"James Cagney plays a coward Jerry Plunkett in this sentimental film about the famous fighting Irish American regiment in the First World War. Prior to entering the military Cagney is a contemptible loudmouth braggart from Brooklyn. Once in Europe he turns into a squealing coward the first time he encounters the Germans bringing an array of enemy ordnance and death upon his regiment. Ultimately Cagney turns cowardice into courage with a little help from Pat O'Brien's influence as Father Duffy. The film seems somewhat dated but Cagney and O'Brien's performances, expertly orchestrated battle sequences and Owen Marks' editing make this film important and significant. The examination of heroism and cowardice weighed against burdensome feelings of camaraderie are expertly represented in this film."
Excellent DVD release from the Warner Bros vault
Penumbra | Atlanta, GA USA | 10/02/2007
(5 out of 5 stars)
"Warner Brothers does their usual excellent job with the DVD release of "The Fighting 69th." This is a beautifully restored print in glorious black and white.
The special features package contains "Warner Night at the Movies," consisting of a theatrical trailer ("Brother Orchid"), a newsreel ("Fleet Sails for Secret War Tests"), an Academy Award nominated short film about Londoners coping with the Blitz ("London Can Take It" ), a short about civil aviation pilot training programs ("Young America Flies"), and a B&W cartoon set on the Mayflower ("Pilgrim Porky"). Additional bonus material includes a color Merrie Melody cartoon, "The Fighting 69 1/2th," a 1949 Lux Radio Theater audio adaptation of "The Fighting 69th," and the theatrical trailer for "The Fighting 69th."
This is a stirring, sentimental, and patriotic film released in 1940 before American entered WWII. James Cagney and Pat O'Brien were outstanding actors, with great chemistry in the nine films they made together. The excellent supporting cast includes Alan Hale and Dennis Morgan.
The story revolves around the 165th US Infantry, which had previously been known as the 69th New York, an outfit composed mostly of Irish immigrants and several generations of their native born sons. In grand Hollywood tradition, everyone speaks with a brogue, fist fights break out with abandon, and references to shillelaghs, banshees and blarney are plentiful.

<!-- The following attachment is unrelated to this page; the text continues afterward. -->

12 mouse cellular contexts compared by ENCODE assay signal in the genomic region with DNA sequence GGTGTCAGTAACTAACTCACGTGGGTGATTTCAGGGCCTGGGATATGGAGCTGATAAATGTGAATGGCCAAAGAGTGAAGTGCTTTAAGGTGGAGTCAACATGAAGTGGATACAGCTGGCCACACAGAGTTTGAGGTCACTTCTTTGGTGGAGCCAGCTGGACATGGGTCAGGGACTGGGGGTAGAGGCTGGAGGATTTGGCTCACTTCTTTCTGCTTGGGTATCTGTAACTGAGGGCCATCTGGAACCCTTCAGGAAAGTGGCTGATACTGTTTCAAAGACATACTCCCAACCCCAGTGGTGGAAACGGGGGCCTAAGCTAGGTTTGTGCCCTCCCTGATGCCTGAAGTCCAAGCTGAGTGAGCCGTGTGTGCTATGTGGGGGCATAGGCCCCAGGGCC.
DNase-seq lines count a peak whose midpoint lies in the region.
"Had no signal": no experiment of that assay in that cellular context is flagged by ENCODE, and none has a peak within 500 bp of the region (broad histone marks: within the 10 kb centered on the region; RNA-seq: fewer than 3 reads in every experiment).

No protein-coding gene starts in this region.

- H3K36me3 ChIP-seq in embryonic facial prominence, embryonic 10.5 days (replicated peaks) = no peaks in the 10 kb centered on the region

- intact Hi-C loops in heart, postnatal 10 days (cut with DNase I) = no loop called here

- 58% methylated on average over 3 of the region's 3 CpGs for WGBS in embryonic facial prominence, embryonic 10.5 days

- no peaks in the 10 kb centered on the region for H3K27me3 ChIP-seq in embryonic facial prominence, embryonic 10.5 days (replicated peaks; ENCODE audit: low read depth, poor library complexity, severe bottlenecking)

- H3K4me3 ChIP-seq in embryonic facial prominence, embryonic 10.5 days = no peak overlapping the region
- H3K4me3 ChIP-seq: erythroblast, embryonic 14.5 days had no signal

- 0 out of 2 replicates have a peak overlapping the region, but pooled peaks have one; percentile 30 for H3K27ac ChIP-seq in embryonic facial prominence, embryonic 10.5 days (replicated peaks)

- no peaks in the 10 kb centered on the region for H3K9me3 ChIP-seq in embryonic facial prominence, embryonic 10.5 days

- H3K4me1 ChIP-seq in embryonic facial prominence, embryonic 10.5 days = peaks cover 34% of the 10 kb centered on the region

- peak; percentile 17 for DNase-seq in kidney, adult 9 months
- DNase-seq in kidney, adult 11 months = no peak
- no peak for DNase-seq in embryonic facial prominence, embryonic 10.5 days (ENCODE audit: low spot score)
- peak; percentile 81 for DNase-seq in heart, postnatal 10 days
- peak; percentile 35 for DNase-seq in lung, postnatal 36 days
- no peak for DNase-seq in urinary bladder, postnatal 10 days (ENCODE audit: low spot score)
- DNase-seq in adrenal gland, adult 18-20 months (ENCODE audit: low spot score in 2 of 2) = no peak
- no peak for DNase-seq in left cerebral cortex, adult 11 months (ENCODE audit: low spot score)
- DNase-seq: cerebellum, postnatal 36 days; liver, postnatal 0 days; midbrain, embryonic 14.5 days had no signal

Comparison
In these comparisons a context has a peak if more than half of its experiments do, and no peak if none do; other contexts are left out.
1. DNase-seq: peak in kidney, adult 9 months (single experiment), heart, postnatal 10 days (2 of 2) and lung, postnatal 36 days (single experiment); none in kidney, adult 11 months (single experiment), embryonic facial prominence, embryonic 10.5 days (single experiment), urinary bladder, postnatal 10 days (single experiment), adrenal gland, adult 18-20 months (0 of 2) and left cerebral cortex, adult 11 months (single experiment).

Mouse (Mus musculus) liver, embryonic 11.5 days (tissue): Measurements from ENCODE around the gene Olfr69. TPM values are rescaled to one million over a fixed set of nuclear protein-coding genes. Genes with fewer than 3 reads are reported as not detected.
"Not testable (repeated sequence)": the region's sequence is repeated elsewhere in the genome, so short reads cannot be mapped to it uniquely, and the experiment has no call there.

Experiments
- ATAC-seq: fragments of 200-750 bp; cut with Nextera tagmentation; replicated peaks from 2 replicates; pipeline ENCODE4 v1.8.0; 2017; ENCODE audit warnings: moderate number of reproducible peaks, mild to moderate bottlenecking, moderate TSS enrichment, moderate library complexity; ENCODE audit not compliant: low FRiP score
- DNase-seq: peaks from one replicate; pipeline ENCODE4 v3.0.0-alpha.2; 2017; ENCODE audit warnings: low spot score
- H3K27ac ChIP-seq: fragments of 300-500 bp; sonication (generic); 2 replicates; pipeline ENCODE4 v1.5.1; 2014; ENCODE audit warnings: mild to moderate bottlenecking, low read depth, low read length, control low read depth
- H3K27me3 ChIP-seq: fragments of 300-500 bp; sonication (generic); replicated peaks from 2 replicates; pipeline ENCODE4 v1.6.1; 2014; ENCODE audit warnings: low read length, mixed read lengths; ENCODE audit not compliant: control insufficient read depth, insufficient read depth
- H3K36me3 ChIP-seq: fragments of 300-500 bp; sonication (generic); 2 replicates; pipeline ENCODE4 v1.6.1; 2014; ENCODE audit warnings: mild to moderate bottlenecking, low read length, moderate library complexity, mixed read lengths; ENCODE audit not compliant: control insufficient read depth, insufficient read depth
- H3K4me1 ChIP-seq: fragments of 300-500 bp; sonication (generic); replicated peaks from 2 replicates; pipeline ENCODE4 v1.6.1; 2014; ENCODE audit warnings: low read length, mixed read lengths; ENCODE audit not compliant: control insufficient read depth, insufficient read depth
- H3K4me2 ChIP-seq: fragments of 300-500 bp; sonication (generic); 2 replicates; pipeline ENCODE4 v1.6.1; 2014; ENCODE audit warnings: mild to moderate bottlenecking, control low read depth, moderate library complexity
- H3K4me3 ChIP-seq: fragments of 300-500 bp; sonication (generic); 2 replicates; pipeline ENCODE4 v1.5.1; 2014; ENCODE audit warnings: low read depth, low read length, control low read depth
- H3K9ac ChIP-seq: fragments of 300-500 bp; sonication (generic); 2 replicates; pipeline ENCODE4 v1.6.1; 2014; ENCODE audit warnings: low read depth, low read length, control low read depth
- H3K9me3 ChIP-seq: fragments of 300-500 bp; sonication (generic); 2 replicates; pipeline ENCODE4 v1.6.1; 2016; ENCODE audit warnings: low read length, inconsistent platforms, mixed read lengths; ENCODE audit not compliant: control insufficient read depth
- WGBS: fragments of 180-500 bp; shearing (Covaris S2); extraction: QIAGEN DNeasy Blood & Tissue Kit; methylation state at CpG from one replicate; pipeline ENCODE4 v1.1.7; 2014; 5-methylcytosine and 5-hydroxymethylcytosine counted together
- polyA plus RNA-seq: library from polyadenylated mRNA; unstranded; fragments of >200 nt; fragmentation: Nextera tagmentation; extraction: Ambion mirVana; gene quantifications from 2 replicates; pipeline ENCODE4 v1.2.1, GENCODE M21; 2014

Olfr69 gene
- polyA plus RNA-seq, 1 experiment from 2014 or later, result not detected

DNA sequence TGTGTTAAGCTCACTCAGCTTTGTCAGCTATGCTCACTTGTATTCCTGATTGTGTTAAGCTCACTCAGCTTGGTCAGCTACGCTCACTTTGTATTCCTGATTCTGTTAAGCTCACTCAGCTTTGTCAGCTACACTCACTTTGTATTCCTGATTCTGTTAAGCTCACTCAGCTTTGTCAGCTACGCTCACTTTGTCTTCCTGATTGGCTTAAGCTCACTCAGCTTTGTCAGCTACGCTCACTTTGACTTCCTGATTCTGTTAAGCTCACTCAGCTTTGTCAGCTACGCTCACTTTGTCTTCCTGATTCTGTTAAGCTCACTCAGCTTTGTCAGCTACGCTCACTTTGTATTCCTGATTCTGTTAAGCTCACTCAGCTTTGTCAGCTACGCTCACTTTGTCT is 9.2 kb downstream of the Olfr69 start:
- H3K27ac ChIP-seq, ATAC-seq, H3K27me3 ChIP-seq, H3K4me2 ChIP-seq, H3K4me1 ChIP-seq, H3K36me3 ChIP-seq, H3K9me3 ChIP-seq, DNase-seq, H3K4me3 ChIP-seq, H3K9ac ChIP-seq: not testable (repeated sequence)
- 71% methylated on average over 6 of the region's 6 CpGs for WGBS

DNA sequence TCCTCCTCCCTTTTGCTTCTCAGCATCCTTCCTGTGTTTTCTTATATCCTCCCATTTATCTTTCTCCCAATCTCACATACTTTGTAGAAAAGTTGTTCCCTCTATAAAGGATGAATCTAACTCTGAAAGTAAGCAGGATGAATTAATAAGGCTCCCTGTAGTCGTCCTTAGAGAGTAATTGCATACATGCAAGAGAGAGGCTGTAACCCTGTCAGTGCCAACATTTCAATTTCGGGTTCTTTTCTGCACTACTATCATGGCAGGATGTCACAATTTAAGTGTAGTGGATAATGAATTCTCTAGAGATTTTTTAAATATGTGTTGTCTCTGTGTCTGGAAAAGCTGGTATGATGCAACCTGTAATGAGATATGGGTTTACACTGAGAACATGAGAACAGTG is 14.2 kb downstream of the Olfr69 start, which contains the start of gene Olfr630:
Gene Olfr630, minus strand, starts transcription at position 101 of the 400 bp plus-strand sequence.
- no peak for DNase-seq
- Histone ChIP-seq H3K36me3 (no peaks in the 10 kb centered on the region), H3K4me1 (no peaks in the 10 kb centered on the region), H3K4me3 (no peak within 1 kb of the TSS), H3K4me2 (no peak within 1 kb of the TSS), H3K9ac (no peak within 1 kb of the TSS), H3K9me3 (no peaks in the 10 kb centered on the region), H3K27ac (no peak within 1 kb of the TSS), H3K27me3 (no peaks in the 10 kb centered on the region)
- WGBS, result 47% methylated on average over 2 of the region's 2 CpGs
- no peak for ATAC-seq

Jerry Plunket (Cagney), a tough mug from Brooklyn enlists so he can come home with a chest full of medals and be a big shot. He brags, cracks wise, and struts his way through boot camp, endearing himself to no one. But when he comes under fire, Plunket discovers he isn't as brave as he thought he was going to be. Instead of honor and glory, he finds himself facing execution by firing squad for desertion.
Real life heroes of the regiment are also portrayed in the movie - Sergeant Joyce Kilmer, soldier poet, is in the outfit; Father Francis J. Duffy (O'Brien), who's statue stands in Times Square; and Major "Wild Bill" Donovan (George Brent), Medal of Honor winner, who later became the head of the OSS.
About the only thing missing from this package is a commentary track, but what more really needs to be said? The movie speaks for itself.
The Irish In Them
James L. | 08/19/2000
(3 out of 5 stars)
"It's not hard to figure out what the purpose of this film was once the final credits roll. Produced prior to America's entry into World War II, this movie was designed to rally everyone around the flag with its heavy doses of bravado and pride. For today's audience, it's laid on a little thick, but despite that, the movie still entertains. It's the story of the famed Irish American unit that fought during WWI. James Cagney plays another flawed tough guy who is all talk and little action (other than running away) once the fighting begins. Pat O'Brien plays another noble priest that always knows the right thing to say. George Brent plays another boring character (or should I say, boringly plays another character?). The rest of the cast is populated by a who's who of Warner Brothers' character actors that have faces you'll recognize, if not their names: Frank McHugh, Alan Hale, Dennis Morgan, Jeffrey Lynn, and Dick Foran. The battle scenes are well staged, and at 90 minutes long, it's tightly edited. The Irish must have been very pleased by and proud of this film, for it portrays the bravery and honour of the regiment. There's nothing new here, but like most of Warner Brothers' war movies, it succeeds in its purpose."
"In this classic, faith and action yield redemption for lost causes and several familiar names in history come to life. The acting is superb and the plot carries a good blend of action and drama. Cagney plays the quintessential tough-guy exterior stretched thin over the coward underneath who finally finds redemption outside himself. Pat O'Brien as Father Duffy was perfectly cast and gives humanity and depth to the character. George Brent is also perfectly cast as "Wild Bill" Donovan and provides a memorable performance. Very well done and one to enjoy often."
WWI Hero Soldiers
Patty MacErnest | Pelham, New York | 06/13/2008
(5 out of 5 stars)
"The Fighting 69th is one of the greatest early movies produced about WWI and the Army unit of that designation. It tells the story of a tough, Irishman from NYC and reveals his inner depth brought about by a patient and understanding Catholic Chaplain who guides him to let his true feelings out. It combines all the humor and pathos of a soldier's life - then and, in some ways, now. No matter how many times we watch this movie we still get a lump in the throat at the end...."